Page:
The Past, Present & Future of Video Analytics


By Dr. Rustom Kanga.

The initial research on iOmniscient’s Video Analytics technology began in 1994 and it is therefore seen as the pioneer in this field. It continues to demonstrate its technological lead winning the Global Security Challenge for Crowded Places in 2010 and the IFSEC Award for the Best CCTV Technology in 2011 and having a growing number of implementations in most major countries around the world.

A large number of the innovations that we see in the technology today were pioneered by iOmniscient. Here Dr Rustom Kanga, Founder and CEO of iOmniscient and author of the first comprehensive book on video analytics, provides insights into where this technology is heading.

New technologies for the 21st Century

Right to the turn of the century the focus was on recording and video based surveillance systems were only ever used in retrospect to  understand the past – to review events after they had occurred. To be preventive and to be able to react in real time, the security system needed intelligence – intelligence to understand what was happening in the video itself so that the security officer could be notified of a threat/ incident as soon as it happened.

Beyond adding eyes and memory to the system, the addition of intelligence added the ability to “think.” It informed the Security Officer about adverse or suspicious events such as, for example, a bag had that been abandoned in view of Camera 65 or a crowd that had gathered suddenly on Camera 220 allowing the Security Officer to focus on events as they occurred and to take immediate remedial action.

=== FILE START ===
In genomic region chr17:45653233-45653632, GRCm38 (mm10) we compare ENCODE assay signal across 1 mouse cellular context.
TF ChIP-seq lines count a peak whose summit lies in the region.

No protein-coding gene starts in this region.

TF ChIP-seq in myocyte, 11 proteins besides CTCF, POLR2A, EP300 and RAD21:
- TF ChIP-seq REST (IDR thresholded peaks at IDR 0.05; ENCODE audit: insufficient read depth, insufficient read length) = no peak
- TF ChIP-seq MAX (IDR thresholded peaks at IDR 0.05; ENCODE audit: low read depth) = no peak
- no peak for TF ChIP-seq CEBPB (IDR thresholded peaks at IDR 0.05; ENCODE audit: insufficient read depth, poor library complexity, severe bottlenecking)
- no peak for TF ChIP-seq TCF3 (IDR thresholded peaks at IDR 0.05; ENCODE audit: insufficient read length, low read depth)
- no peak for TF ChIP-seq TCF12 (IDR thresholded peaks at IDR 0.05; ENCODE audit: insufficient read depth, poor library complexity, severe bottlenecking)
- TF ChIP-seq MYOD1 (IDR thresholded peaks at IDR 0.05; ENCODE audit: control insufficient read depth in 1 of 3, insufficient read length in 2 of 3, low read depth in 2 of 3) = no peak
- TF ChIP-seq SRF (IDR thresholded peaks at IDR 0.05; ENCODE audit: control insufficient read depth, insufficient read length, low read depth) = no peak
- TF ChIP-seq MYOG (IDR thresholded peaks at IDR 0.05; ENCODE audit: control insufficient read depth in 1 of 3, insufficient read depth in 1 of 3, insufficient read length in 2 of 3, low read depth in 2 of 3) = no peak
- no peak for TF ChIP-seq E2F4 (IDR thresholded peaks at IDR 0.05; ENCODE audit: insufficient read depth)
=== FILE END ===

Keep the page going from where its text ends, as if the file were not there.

This can be viewed as the Fifth Generation in Security Technology – the Generation of Video Analytics. Video Analytics provides the ability to respond pre-emptively or at least in real time to events.

At the start of the new millennium, several companies had introduced some basic video analysis. Virtually all of this initial video analysis (and this is still the case today) was based on Motion Detection. Motion detection involves the comparison of two sequential images to determine if anything has changed.

Such technology and all its variations can be made to work reasonably in an empty scene. Today, motion detection technology is very common. It is easily available in the public domain and companies often give it away to sell their products. However, technology is also fraught with false alarms because everything that moves (which includes shadows, trees, water and other things) is not necessarily of interest.

iOmniscient decided to embark on a different journey. We decided that to survive in a competitive world we had to do things differently. We developed technology focused on coping with complex, crowded scenes and on minimising false alarms. One design goal was that all our software had to be computing light. To achieve this we had to develop alternative ways of analysing video using artificial intelligence, several of which have been patented.

Developing technology that helped to minimise false alarms was one of the highest priorities as we were of the firm belief that the key to make technology useful was to reduce the number of what are euphemistically known in the industry as nuisance alarms. And everything we did was focused on coping with crowds as our stipulation was that the most critical security situations occur in crowds.

So while others could find an abandoned bag in an empty scene, iOmniscient’s patented non-motion detection could do that in a busy crowd where a thousand people walked in front of it obscuring it for long periods of time. While others could count individuals going through a door we could count the number of people in dense crowds.

And finally we set ourselves the design goal of providing an end to end solution incorporating a comprehensive VMS system as the foundation of the video analytics system making it unnecessary for the user to worry about integrating with a DVR or NVR.

This approach did reap dividends. When iOmniscient launched its first product in 2004 it won the IFSEC Award in the UK for the best new technology. Today it continues to be hailed as the best technology in the industry having just won the Best CCTV Technology Award at IFSEC yet again.

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